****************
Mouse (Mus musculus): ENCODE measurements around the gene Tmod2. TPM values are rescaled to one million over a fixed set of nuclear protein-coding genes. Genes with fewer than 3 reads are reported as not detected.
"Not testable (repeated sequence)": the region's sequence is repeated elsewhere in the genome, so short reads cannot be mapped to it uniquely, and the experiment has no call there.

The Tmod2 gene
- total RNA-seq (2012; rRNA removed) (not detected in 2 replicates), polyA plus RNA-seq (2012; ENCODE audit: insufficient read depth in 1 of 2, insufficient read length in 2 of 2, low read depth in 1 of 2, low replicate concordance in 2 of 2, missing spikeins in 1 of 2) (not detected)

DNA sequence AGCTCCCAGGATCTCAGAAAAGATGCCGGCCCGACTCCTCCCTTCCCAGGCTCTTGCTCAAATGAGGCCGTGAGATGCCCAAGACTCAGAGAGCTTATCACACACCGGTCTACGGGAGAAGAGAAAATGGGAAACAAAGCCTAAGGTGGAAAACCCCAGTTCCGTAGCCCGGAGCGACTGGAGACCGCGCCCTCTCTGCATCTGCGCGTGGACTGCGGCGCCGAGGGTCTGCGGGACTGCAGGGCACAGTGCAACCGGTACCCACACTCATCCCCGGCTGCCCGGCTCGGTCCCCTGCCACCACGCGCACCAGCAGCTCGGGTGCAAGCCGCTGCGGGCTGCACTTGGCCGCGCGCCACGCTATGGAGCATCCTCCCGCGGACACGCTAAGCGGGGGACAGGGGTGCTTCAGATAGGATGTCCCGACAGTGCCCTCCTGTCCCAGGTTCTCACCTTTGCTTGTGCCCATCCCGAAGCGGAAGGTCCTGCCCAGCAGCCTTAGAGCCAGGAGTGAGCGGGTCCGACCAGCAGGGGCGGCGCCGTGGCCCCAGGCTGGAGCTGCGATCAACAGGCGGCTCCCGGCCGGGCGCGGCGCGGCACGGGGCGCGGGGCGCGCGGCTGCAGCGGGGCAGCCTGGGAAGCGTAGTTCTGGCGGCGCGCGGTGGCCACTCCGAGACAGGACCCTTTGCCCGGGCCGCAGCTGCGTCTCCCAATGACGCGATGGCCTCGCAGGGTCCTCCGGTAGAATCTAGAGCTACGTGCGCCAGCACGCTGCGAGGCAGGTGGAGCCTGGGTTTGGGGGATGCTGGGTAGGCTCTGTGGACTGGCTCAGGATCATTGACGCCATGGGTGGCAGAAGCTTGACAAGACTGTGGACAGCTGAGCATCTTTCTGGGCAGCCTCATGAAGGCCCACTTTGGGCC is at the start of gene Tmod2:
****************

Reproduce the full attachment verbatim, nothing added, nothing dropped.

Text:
Mouse (Mus musculus): ENCODE measurements around the gene Tmod2. TPM values are rescaled to one million over a fixed set of nuclear protein-coding genes. Genes with fewer than 3 reads are reported as not detected.
"Not testable (repeated sequence)": the region's sequence is repeated elsewhere in the genome, so short reads cannot be mapped to it uniquely, and the experiment has no call there.

The Tmod2 gene
- total RNA-seq (2012; rRNA removed) (not detected in 2 replicates), polyA plus RNA-seq (2012; ENCODE audit: insufficient read depth in 1 of 2, insufficient read length in 2 of 2, low read depth in 1 of 2, low replicate concordance in 2 of 2, missing spikeins in 1 of 2) (not detected)

DNA sequence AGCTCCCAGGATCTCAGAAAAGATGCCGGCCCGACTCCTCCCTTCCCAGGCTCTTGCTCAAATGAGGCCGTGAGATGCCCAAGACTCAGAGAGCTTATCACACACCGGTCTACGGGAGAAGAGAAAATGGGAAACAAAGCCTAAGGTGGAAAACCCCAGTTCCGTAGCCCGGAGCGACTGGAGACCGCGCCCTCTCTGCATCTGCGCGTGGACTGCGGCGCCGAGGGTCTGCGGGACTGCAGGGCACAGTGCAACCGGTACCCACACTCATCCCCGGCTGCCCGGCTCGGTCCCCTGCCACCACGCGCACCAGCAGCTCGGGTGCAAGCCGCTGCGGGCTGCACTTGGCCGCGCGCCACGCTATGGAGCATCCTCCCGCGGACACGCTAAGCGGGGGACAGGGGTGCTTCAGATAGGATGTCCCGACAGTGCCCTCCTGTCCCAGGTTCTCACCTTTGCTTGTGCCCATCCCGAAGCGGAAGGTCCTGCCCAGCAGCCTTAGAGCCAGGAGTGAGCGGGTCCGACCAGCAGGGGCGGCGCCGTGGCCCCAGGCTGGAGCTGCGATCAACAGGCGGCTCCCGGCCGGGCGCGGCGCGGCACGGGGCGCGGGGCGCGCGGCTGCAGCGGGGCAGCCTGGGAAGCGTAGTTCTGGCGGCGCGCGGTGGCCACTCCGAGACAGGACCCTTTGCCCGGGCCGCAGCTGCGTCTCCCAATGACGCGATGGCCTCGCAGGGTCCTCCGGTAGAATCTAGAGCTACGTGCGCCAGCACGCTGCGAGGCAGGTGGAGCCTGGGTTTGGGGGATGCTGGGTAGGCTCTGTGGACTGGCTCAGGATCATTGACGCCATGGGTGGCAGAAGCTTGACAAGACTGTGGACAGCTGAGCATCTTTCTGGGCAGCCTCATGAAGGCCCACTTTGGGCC is at the start of gene Tmod2: